Britain to feel the pain when the QE bubble finally bursts

Britain to feel the pain when the QE bubble finally bursts

Thanks to QE, the Chancellor is raising more than £100B a year without having to ask Parliament to hike taxes and without having to convince investors to part with money, while unfairly taking the credit for avoiding national bankruptcy.

QE is one branch of the state (the Treasury), borrowing money from another branch of the state (the Bank of England) and everybody in the City is cheering madly, despite the dangerous circularity of the exercise. To many, this will sound like accounting fraud, but this is quantitative easing, the perfectly legitimate wonder drug that was meant to cure the economy but to which George Osborne is now hopelessly addicted.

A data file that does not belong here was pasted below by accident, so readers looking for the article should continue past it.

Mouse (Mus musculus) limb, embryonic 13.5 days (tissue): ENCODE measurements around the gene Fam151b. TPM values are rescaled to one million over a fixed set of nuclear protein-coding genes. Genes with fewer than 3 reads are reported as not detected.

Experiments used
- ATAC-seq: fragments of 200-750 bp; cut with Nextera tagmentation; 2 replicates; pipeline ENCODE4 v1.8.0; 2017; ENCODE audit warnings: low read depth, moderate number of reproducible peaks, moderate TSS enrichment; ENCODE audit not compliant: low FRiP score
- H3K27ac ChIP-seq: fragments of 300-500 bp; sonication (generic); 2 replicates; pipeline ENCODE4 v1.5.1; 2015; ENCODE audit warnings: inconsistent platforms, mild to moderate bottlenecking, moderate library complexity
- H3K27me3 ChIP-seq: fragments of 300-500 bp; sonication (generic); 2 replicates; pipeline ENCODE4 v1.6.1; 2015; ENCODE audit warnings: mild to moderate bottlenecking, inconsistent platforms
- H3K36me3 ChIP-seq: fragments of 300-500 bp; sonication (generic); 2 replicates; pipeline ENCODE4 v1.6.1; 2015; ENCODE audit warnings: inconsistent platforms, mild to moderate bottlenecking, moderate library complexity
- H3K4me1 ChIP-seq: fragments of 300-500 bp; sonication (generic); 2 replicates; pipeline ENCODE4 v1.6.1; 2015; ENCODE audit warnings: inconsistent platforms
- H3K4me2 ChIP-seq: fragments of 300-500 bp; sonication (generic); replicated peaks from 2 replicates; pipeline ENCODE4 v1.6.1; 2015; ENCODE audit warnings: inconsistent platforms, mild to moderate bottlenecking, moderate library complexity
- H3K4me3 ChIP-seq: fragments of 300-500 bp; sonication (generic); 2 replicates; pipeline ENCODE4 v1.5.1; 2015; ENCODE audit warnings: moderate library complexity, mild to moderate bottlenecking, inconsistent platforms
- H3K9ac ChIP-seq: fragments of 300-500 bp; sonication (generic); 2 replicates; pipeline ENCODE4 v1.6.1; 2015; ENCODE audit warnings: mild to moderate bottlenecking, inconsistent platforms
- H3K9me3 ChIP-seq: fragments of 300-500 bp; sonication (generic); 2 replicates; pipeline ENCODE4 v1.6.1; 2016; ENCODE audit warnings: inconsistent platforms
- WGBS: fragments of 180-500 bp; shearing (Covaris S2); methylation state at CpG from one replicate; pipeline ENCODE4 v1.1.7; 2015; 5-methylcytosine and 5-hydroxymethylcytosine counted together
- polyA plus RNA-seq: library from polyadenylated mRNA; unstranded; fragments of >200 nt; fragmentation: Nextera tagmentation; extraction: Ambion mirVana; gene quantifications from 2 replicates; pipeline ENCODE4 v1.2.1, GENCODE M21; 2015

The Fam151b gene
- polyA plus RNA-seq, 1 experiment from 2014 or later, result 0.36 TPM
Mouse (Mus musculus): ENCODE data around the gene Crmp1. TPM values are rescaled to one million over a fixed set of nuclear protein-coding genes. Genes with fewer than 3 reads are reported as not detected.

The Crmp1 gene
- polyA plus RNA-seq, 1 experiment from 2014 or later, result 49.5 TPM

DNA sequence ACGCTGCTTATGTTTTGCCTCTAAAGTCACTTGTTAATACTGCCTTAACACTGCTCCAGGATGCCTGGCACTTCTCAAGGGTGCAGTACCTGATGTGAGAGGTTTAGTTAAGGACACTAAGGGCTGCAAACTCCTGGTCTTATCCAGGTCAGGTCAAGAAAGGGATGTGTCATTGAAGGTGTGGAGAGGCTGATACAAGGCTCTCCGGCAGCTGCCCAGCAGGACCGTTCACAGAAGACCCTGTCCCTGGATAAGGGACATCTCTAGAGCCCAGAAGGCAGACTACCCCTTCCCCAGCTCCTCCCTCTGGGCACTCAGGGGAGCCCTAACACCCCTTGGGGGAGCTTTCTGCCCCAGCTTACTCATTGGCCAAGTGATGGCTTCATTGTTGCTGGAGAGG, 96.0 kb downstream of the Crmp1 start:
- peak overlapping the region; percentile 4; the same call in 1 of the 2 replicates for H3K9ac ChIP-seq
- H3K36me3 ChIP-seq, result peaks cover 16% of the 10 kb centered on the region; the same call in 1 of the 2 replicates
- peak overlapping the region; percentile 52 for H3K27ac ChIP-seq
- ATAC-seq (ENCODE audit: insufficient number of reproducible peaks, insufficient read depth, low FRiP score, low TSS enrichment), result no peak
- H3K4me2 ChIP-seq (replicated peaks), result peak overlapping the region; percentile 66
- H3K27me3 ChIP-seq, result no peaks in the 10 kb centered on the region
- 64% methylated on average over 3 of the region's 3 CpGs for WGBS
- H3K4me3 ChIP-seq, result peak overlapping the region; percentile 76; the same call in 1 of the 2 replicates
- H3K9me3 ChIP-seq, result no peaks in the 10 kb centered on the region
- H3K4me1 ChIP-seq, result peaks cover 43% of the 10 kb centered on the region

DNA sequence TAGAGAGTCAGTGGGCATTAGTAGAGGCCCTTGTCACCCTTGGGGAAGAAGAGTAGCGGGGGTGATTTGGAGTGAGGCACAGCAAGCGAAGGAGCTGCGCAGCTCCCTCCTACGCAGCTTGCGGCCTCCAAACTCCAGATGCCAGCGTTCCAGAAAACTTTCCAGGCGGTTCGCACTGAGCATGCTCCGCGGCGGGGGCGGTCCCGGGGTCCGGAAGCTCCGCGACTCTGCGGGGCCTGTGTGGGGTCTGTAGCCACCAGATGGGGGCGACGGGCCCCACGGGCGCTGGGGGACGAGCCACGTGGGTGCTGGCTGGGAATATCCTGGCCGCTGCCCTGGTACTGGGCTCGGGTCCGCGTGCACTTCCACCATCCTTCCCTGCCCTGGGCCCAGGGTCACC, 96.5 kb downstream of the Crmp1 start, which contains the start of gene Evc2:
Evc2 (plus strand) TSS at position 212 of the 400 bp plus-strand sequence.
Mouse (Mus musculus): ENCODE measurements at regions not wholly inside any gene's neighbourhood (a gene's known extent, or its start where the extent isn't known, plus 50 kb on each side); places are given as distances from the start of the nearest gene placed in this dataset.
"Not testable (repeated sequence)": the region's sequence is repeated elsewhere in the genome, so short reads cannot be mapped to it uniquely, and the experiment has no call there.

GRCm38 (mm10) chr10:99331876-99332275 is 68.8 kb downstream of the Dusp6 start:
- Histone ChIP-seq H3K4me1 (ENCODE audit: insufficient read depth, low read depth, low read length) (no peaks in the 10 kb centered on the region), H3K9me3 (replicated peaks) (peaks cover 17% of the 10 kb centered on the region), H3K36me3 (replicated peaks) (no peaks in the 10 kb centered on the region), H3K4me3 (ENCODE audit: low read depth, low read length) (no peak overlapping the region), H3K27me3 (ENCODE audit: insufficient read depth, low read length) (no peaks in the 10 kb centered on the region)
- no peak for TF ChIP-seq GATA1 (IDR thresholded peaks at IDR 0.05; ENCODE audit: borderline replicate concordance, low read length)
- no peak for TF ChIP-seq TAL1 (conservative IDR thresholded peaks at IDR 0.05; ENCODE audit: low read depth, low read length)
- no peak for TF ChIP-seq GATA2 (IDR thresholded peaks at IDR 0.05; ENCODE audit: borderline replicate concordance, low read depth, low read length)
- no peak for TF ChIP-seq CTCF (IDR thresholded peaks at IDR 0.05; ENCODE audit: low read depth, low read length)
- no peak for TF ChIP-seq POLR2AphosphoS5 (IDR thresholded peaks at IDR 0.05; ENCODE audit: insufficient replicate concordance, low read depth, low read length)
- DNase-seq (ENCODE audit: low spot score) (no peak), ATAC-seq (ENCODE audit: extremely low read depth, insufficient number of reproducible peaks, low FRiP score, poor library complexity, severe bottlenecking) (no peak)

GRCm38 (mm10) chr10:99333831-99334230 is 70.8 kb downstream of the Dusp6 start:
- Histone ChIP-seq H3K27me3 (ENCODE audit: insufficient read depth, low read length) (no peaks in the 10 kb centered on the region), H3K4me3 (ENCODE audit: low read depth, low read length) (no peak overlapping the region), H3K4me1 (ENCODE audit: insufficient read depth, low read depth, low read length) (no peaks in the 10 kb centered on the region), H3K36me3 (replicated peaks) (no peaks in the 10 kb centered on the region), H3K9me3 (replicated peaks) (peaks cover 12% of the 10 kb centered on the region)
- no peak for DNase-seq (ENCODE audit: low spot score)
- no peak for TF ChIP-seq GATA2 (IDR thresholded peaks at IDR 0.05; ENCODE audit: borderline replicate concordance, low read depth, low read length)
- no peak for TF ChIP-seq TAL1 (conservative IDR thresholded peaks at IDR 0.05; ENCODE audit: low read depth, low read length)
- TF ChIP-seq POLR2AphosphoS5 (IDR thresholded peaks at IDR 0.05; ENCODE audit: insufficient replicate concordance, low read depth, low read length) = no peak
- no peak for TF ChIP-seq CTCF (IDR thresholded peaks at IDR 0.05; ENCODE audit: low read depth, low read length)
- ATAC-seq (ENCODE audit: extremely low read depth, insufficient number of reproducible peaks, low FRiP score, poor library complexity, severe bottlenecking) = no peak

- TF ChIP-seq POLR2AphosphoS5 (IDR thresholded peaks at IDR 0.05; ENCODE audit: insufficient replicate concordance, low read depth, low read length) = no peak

The figures make astonishing reading. Since Aug. 1st, the Debt Management Office, which is tasked with raising cash for the Treasury, has sold £34B of new IOUs. During the same time, the Bank of England bought £32B of them. The difference is the net amount the market had to absorb. There is actually a scarcity of some kinds of gilts. Interest rates on government debt are no longer a meaningful representation of what private lenders are demanding to extend cash to the British state. There is a false market in government bonds.

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